Frequently Asked Questions for SPCA Tampa Bay

What is a “for-all” shelter?

Being “for-all” shelter means that SPCA Tampa Bay will not limit admission or refuse to take in a pet. Our decisions are guided by the belief that every animal matters, and we are driven by the well-being and safety of all animals and people in our community.

Are you a no-kill animal shelter?

SPCA Tampa Bay is a for-all shelter. We take responsibility for every animal that comes through our doors, and we care for them by supporting socially responsible animal welfare.

Would you consider becoming a no-kill shelter?

No-kill shelters serve a useful role in the community. They typically accept animals on a conditional basis, like the animal’s health, temperament or availability of space at the shelter. For example, if someone found a stray dog and brought them to a no-kill shelter, the shelter may turn the person and animal away if it doesn’t feel the dog will be adopted. That person may return the dog to the street because they won’t have access to the resources needed to care for the dog.

What types of animals can I bring to SPCA Tampa Bay?

SPCA Tampa Bay provides services and compassion for all pets – and the people who love them. As a for-all shelter, SPCA Tampa Bay accepts all owned animals (such as cats, dogs, rabbits, hamsters, ferrets, birds, snakes, lizards and more) along with sick or injured wildlife.

How long can animals stay at SPCA Tampa Bay?

Animals are able to stay as long as they need care at SPCA Tampa Bay. We’ve cared for some of our longer-term residents for six months or more before they find a loving home.

How do you decide if an animal is adoptable?

SPCA Tampa Bay assesses critical implications such as the animal’s quality of life and the greater good of the community when determining an animal’s possibilities for adoption.

When do you decide to euthanize an animal?

Every animal matters, and humane euthanasia is not a decision that we take lightly. SPCA Tampa Bay assess critical implications such as the animal’s quality of life and the greater good of the community when considering humane euthanasia.

As a for-all shelter, SPCA Tampa Bay accepts all animals regardless of their health, condition or breed. As part of the decision to be a for-all shelter, we sometimes need to humanely euthanize when it is in the best interest of the animal and/or the community.

How can you justify euthanasia?

SPCA Tampa Bay has a responsibility to the adoptive owners, and our community at large, to ensure that safe, healthy animals are placed into homes. For example, if an animal is showing strong signs that it is too dangerous for adoption, we will make the tough choice to humanely euthanize it to protect the community and any adopters from any potential harm the animal may inflict. Similarly, if an animal has major medical issues that cannot be compassionately treated in a shelter or a new home, we will consider euthanasia to prevent that animal’s suffering. We make every decision by considering the best interests of both the animal and our community. This decision is made based on the individual animal and its situation.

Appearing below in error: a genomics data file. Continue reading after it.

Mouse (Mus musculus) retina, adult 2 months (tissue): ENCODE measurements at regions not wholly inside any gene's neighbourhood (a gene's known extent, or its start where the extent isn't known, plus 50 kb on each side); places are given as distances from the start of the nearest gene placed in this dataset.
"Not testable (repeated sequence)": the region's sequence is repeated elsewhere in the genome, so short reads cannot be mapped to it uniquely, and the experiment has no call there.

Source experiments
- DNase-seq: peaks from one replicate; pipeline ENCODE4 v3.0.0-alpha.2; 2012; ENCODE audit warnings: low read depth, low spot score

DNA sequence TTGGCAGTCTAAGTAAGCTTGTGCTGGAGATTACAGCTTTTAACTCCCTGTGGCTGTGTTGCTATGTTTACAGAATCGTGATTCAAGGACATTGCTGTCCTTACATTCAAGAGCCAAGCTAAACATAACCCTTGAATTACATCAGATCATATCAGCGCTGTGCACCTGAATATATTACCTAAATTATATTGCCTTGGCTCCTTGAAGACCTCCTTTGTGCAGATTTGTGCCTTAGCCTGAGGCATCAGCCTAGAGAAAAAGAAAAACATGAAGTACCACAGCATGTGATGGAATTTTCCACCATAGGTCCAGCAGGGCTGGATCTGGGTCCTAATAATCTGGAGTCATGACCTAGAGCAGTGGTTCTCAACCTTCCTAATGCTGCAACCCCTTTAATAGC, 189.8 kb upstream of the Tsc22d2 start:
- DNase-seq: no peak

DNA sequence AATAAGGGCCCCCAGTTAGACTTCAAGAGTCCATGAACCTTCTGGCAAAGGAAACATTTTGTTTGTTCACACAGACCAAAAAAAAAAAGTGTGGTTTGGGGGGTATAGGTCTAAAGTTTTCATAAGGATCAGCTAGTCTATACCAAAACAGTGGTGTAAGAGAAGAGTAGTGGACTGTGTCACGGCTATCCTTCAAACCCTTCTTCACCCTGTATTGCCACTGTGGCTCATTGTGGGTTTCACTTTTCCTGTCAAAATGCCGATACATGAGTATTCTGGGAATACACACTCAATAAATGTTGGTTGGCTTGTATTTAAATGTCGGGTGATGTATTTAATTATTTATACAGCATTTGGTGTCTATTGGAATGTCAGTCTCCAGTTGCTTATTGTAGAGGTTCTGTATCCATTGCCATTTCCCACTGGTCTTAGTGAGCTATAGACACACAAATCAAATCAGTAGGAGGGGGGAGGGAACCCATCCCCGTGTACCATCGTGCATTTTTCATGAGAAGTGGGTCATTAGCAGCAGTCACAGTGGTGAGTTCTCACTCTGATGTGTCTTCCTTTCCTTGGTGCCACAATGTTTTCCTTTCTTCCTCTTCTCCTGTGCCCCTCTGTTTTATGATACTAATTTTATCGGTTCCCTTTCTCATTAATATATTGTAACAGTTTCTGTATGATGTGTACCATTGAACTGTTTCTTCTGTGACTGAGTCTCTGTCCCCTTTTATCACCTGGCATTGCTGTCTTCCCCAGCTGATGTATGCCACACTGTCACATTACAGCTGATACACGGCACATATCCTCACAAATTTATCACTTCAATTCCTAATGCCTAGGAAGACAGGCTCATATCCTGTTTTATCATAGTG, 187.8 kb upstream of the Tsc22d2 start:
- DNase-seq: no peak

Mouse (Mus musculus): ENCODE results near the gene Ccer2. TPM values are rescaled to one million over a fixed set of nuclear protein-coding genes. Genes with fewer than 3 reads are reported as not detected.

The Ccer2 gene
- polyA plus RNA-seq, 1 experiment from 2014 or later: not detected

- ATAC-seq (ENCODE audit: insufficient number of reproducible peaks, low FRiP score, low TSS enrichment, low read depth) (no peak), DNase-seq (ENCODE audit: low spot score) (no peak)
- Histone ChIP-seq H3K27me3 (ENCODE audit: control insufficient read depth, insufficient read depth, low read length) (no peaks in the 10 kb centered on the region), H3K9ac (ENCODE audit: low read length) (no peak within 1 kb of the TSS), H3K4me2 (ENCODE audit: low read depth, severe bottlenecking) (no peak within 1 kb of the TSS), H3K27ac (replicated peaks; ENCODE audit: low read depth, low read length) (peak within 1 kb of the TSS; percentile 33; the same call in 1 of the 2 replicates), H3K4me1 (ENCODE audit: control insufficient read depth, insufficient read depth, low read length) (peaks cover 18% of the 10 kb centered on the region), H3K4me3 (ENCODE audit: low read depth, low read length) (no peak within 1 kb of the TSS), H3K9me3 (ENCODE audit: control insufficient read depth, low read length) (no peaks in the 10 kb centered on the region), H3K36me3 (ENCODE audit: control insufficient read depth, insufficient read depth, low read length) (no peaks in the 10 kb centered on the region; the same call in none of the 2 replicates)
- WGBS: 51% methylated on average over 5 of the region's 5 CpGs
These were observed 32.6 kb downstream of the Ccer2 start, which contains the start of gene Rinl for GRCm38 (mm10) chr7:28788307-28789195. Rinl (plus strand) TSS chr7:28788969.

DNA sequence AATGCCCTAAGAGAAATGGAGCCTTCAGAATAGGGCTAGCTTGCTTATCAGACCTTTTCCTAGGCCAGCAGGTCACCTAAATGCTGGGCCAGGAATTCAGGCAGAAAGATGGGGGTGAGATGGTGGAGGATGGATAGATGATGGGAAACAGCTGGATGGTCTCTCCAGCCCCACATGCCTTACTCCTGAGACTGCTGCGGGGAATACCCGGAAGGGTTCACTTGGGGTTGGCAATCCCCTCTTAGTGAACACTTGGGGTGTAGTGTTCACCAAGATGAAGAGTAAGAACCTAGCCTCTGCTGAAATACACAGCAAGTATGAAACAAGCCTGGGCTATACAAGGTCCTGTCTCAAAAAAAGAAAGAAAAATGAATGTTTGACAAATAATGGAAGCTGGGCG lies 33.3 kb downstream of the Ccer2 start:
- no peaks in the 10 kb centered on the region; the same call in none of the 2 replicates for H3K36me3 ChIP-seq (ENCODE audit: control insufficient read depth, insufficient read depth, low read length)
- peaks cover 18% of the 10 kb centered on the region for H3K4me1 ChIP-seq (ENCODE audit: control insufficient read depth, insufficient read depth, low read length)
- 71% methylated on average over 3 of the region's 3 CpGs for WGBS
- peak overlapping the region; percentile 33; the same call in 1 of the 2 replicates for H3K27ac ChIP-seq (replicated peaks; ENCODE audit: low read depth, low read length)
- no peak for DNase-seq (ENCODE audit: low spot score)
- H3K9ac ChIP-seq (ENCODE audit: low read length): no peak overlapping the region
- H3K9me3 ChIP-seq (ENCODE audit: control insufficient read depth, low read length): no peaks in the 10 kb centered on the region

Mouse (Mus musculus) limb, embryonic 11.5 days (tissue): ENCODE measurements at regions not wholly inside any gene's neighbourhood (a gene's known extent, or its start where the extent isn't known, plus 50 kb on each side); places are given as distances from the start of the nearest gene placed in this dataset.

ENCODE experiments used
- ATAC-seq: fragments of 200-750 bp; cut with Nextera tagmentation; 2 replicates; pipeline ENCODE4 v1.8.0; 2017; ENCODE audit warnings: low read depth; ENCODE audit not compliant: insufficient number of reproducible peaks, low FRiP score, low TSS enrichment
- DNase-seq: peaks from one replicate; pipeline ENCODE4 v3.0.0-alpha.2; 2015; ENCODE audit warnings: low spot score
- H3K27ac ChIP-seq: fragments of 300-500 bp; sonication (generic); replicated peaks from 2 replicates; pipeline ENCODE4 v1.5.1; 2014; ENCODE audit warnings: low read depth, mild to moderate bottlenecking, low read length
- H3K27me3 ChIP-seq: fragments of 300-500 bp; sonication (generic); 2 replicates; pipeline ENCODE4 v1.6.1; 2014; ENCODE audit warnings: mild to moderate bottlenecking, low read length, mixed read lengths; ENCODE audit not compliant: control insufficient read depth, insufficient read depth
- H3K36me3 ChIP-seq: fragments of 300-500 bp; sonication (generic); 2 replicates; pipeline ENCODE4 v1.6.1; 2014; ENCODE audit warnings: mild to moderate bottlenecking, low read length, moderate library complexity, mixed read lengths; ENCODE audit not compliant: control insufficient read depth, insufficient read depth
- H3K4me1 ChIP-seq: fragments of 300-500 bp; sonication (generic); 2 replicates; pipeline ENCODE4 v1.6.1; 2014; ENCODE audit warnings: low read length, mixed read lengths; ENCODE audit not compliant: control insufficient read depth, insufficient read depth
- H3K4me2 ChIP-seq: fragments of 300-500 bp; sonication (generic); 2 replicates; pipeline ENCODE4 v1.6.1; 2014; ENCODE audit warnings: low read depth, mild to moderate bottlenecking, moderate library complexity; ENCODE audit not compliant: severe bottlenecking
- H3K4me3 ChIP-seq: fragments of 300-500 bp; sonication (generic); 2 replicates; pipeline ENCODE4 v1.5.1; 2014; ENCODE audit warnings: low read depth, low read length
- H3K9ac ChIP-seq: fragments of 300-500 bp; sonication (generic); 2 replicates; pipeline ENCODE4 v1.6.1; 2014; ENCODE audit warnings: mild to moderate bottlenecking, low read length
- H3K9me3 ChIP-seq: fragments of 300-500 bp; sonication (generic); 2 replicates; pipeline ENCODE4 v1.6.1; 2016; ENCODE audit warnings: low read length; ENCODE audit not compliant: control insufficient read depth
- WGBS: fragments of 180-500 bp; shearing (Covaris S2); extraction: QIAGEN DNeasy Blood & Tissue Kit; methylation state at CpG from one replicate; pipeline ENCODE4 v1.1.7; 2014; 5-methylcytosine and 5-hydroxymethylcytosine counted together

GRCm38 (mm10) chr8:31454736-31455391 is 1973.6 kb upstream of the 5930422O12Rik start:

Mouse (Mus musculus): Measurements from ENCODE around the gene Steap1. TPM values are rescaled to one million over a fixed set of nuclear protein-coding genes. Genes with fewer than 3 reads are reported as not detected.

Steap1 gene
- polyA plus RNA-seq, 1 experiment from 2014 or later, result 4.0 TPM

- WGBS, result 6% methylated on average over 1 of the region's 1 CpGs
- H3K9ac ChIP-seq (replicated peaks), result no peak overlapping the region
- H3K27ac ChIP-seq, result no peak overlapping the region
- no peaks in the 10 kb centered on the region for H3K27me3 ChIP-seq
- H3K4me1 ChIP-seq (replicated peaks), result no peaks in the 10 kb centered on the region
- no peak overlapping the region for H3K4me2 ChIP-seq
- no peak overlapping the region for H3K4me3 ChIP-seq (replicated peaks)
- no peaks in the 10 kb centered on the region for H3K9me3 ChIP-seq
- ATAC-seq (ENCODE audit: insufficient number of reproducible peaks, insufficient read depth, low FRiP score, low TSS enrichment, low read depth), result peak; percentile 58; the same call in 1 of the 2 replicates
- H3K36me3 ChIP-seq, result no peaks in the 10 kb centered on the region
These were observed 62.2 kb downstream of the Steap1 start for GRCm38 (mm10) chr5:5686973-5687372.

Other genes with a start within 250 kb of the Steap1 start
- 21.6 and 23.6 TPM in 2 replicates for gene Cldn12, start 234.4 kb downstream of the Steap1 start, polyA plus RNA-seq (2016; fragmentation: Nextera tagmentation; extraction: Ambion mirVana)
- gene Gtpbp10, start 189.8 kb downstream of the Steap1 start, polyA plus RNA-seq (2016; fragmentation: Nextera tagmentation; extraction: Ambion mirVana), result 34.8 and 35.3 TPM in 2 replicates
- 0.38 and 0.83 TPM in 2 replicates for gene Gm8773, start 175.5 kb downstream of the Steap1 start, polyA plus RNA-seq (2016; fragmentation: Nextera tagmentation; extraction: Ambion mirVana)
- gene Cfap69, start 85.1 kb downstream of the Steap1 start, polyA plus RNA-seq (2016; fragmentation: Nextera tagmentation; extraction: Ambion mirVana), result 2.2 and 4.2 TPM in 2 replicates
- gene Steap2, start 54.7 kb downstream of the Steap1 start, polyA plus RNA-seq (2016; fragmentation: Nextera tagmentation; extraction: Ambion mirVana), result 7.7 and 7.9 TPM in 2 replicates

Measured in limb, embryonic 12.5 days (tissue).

What is the euthanasia rate?

SPCA Tampa Bay believes in transparency, and makes its animal statistics available, including its live release rate, available on the Animal Statistics page. The live release rate calculation follows the ASPCA model.

What happens when pets remain at SPCA Tampa Bay for a long time?

SPCA Tampa Bay has many programs available to help pets who take a bit longer to find the right home. Some dogs and cats have significant medical needs may stay with foster families while they heal. And pets who have been overlooked in the shelter may be featured on SPCA Tampa Bay’s Facebook or Instagram accounts to get a boost in finding the right home.

In addition, you may see that some of our senior dogs are part of the “Diamond Dog” program through Love My Dog Resorts. It provides advanced medical screening to senior pets, plus perks at Love My Dog Resorts, to encourage people to consider adopting a pet that’s 7 years old or older.

Largo Shelter

9099 130th Avenue North
Largo, Florida 33773

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Adoptions Hours:

Monday & Tuesday: CLOSED

Wednesday – Friday: 1:00p.m. - 7:00p.m.

Saturday & Sunday: 10:00a.m. - 6:00p.m.

Intake Hours

Monday: CLOSED

Tuesday - Friday: 1:00p.m. - 6:00p.m.

Saturday & Sunday: 10:00a.m. - 6:00p.m.

Veterinary Center

3250 5th Avenue North
St. Petersburg, Florida 33713

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Veterinary Center Hours:

Monday – Friday: 7:30a.m. – 6:00p.m.*
Saturday: 8:00a.m. – 4:00p.m.

*Closed 12:30p.m. - 2:00p.m. every 3rd & 4th Tuesday of the month

New Dawn Animal Behavior Center

11501A 47th St. North
Clearwater, FL 33762

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New Dawn Animal Behavior Center Hours:

Open Tuesday – Saturday

Closed Sundays and Mondays

Visit NewDawnABC.com for upcoming classes

Animal Resource Center

34088 US Hwy 19
Palm Harbor, Florida 34684

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Animal Resource Center Hours:

Sunday - Thursday: 9:00a.m. – 4:00p.m.

Get in touch

Shelter Phone:

Shelter Fax:

Cruelty Investigation Hotline:

Animal Transport:

Pet Behavior Tipline:

Donations:

Pet & Estate Planning Tools:

Veterinary Center Phone:

Veterinary Center Fax:

727-220-1721


New Dawn Animal Behavior Center Phone:

New Dawn Animal Behavior Center Fax:

727-503-0030


Animal Resource Center Phone:

727-337-0421

stay in touch

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